This is tip 3 from Best Practices are Stupid.
I love this one. It’s core to so much of my innovation work. The concept of the SIGNAL-TO-NOISE RATIO is overlooked yet critical.
Here’s a short snippet of the content:
A large European retail bank that was suffering from eroding market share thought they had a great idea to solve this emerging problem. They decided to get input from all their employees with ways to improve and grow the business. To collect employee ideas, they implemented an enterprise-wide electronic suggestion box. They believed that this would help them tap into previously undiscovered innovations. Sounds like a great idea, right? Wrong!
They received thousands of ideas. Evaluators looked at every one and, in the end, none were implemented. The company’s entire innovation program lasted a total of 18 months at which point it was shut down and deemed a huge failure.
In an attempt to be more innovative, many companies start by asking their employees for their ideas. This is a bad idea! The ideas that are submitted tend to be impractical and of low value and end up only creating an overwhelming amount of unproductive clutter in the system.
This points to one of the most important, yet under-considered measures in the innovation process: the “signal-to-noise ratio.”
The signal-to-noise ratio is an engineering term that is used to quantify how much a signal is corrupted by noise. For example, in an audio recording, the signal is the music and the noise is any background hiss. A higher ratio indicates more signal than noise, which is the ultimate goal. Many online discussion forums use the term to describe the ratio between useful information and spam or false/irrelevant information.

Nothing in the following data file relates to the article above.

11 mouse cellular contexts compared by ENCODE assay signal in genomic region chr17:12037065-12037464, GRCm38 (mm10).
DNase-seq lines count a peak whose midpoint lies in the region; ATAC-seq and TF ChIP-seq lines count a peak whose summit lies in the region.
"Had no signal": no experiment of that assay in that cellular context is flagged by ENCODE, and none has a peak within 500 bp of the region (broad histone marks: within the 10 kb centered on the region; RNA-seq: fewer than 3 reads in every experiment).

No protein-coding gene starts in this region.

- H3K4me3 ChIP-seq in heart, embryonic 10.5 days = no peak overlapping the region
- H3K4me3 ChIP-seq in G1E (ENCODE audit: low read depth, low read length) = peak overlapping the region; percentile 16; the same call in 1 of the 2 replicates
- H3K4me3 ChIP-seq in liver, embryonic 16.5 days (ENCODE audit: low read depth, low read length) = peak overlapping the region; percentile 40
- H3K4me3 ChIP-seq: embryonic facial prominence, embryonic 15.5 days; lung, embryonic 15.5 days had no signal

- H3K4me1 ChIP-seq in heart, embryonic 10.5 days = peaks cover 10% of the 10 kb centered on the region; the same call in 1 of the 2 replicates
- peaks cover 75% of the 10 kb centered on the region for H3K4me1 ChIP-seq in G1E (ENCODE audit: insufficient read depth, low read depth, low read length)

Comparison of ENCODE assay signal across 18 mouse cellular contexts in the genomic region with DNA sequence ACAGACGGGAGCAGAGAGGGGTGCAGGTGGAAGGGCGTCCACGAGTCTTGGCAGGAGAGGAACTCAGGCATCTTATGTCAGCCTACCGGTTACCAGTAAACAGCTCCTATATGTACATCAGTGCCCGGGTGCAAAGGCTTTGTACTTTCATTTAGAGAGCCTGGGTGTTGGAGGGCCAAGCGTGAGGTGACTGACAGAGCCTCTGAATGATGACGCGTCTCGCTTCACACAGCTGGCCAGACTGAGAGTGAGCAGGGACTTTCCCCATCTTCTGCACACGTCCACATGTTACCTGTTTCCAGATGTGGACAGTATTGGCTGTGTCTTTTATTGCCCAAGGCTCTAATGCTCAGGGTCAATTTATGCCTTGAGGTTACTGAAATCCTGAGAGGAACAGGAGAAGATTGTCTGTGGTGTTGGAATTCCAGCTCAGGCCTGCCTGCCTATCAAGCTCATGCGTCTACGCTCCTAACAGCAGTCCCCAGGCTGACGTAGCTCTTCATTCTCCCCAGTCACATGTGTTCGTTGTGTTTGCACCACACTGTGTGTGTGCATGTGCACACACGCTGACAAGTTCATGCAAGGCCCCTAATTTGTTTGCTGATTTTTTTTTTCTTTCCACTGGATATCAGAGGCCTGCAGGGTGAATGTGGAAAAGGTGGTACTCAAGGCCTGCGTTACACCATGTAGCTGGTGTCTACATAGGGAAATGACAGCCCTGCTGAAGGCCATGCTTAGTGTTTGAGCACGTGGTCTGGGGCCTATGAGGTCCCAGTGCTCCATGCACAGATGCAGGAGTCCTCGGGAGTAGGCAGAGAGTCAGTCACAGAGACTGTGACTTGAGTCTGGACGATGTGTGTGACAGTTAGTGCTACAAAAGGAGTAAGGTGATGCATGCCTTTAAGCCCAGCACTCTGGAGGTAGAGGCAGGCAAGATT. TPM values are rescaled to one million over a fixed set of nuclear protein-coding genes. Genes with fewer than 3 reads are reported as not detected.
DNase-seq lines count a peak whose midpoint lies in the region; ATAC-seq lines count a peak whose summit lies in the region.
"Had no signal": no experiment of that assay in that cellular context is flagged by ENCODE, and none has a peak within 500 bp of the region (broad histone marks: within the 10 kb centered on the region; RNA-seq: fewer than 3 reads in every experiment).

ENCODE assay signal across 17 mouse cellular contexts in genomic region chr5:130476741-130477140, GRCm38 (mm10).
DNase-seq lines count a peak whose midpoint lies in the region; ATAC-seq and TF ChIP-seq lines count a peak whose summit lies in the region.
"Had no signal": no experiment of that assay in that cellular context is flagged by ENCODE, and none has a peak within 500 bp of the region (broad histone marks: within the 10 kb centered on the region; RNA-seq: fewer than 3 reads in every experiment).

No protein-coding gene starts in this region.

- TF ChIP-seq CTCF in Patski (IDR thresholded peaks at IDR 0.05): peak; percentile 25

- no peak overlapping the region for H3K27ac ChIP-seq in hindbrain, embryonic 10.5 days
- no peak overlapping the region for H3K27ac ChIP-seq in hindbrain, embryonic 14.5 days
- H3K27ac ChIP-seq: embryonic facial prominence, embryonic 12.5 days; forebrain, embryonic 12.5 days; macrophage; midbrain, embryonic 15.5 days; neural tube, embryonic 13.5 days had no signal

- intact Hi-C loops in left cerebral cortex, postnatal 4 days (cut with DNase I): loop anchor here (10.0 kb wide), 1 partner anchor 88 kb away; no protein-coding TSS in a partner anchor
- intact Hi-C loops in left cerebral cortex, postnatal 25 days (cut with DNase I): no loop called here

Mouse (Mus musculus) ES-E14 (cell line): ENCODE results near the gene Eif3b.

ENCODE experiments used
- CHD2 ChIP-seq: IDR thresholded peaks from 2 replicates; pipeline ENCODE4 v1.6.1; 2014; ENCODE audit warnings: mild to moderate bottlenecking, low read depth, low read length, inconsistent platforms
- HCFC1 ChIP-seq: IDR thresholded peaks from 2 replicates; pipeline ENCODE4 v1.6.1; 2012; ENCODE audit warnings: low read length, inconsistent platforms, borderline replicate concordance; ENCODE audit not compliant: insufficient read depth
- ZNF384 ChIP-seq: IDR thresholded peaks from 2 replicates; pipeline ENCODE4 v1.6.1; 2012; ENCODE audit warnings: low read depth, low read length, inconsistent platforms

This latter use of the term is the one that best applies to innovation.
In innovation, the signal is comprised of solutions that are implemented and create value. The noise is made up of all of the ideas that never come to fruition, and the useless suggestions for problems that don’t matter and don’t create value.
To increase your innovation’s signal-to-noise ratio, the first thing you want to do is stop asking for ideas.[NOTE: Although there is much more to this tip, I primarily wanted to highlight the signal-to-noise (SNR) ratio. I suggest all of my client use the concept to evaluate the efficiency of their innovation efforts. Another way to think about the signal-to-noise ratio goes back to the days of cassette tapes.. I would read the SNR ratings. Regular tapes would have the worst SNR whereas chromium dioxide would have a better ratio. Less hiss, more music.)